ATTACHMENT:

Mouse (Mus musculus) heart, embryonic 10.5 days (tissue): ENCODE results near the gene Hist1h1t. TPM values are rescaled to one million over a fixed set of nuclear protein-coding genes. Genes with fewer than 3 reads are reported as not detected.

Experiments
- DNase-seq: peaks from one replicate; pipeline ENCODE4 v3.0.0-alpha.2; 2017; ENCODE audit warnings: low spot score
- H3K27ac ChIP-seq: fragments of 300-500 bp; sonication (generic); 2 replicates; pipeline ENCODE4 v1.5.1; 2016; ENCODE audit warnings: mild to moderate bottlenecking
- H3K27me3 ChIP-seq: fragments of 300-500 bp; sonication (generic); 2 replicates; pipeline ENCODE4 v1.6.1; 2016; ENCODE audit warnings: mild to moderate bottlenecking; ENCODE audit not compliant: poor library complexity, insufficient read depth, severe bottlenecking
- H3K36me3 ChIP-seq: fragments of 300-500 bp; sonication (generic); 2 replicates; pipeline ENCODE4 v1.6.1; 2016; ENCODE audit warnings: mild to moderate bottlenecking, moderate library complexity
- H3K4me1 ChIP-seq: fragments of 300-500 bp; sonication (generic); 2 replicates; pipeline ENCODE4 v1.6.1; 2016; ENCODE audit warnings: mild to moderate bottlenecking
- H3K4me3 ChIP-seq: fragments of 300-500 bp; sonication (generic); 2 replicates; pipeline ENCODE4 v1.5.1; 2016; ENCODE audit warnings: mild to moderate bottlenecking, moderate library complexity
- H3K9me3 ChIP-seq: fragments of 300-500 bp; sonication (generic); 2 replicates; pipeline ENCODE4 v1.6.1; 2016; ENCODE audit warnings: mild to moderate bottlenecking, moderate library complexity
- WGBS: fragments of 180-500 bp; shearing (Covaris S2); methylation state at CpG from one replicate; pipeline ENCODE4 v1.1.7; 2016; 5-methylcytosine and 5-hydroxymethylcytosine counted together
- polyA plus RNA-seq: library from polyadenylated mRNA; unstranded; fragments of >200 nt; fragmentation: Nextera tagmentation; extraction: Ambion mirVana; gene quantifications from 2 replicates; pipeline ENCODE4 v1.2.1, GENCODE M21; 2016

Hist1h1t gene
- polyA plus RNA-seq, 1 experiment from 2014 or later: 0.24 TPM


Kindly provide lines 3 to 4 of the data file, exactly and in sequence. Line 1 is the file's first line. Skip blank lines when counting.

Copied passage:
- DNase-seq: peaks from one replicate; pipeline ENCODE4 v3.0.0-alpha.2; 2017; ENCODE audit warnings: low spot score
- H3K27ac ChIP-seq: fragments of 300-500 bp; sonication (generic); 2 replicates; pipeline ENCODE4 v1.5.1; 2016; ENCODE audit warnings: mild to moderate bottlenecking